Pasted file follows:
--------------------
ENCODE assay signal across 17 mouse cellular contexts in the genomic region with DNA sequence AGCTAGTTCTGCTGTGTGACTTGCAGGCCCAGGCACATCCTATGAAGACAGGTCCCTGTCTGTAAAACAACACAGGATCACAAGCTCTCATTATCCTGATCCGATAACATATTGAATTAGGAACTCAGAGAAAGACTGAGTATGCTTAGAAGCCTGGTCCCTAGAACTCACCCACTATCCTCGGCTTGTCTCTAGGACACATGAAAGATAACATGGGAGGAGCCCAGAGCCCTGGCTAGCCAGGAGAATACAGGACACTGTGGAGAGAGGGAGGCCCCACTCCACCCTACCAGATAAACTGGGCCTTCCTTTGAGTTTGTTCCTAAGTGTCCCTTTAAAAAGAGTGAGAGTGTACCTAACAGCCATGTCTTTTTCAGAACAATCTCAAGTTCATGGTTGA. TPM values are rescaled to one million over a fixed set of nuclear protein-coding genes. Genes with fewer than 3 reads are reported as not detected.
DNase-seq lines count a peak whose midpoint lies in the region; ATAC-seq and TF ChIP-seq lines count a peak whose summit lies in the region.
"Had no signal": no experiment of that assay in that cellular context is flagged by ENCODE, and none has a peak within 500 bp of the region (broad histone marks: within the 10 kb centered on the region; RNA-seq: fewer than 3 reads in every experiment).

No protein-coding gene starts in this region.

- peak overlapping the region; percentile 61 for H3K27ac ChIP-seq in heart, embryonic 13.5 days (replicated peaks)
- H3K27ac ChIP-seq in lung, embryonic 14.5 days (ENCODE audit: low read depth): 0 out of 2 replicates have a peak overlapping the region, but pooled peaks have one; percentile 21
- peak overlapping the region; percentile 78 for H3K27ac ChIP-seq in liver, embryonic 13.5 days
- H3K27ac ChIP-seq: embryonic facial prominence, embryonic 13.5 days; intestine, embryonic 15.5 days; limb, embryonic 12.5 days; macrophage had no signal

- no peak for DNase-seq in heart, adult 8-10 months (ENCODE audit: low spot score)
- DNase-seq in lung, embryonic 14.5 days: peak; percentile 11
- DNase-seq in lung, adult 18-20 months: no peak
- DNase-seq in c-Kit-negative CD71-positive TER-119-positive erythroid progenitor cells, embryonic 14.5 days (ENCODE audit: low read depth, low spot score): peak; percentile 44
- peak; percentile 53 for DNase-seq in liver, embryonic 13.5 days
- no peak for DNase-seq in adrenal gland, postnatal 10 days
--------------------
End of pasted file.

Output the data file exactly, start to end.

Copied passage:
ENCODE assay signal across 17 mouse cellular contexts in the genomic region with DNA sequence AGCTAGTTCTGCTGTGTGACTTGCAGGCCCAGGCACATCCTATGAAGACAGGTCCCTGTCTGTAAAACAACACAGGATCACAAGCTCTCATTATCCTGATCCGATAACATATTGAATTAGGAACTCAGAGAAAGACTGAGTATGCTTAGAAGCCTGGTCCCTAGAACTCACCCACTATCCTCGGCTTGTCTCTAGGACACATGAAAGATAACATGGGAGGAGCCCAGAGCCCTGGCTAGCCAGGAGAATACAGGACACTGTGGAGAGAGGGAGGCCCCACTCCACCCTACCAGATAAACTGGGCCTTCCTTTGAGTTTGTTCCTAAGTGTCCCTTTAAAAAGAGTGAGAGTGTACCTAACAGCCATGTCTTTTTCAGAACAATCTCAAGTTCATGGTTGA. TPM values are rescaled to one million over a fixed set of nuclear protein-coding genes. Genes with fewer than 3 reads are reported as not detected.
DNase-seq lines count a peak whose midpoint lies in the region; ATAC-seq and TF ChIP-seq lines count a peak whose summit lies in the region.
"Had no signal": no experiment of that assay in that cellular context is flagged by ENCODE, and none has a peak within 500 bp of the region (broad histone marks: within the 10 kb centered on the region; RNA-seq: fewer than 3 reads in every experiment).

No protein-coding gene starts in this region.

- peak overlapping the region; percentile 61 for H3K27ac ChIP-seq in heart, embryonic 13.5 days (replicated peaks)
- H3K27ac ChIP-seq in lung, embryonic 14.5 days (ENCODE audit: low read depth): 0 out of 2 replicates have a peak overlapping the region, but pooled peaks have one; percentile 21
- peak overlapping the region; percentile 78 for H3K27ac ChIP-seq in liver, embryonic 13.5 days
- H3K27ac ChIP-seq: embryonic facial prominence, embryonic 13.5 days; intestine, embryonic 15.5 days; limb, embryonic 12.5 days; macrophage had no signal

- no peak for DNase-seq in heart, adult 8-10 months (ENCODE audit: low spot score)
- DNase-seq in lung, embryonic 14.5 days: peak; percentile 11
- DNase-seq in lung, adult 18-20 months: no peak
- DNase-seq in c-Kit-negative CD71-positive TER-119-positive erythroid progenitor cells, embryonic 14.5 days (ENCODE audit: low read depth, low spot score): peak; percentile 44
- peak; percentile 53 for DNase-seq in liver, embryonic 13.5 days
- no peak for DNase-seq in adrenal gland, postnatal 10 days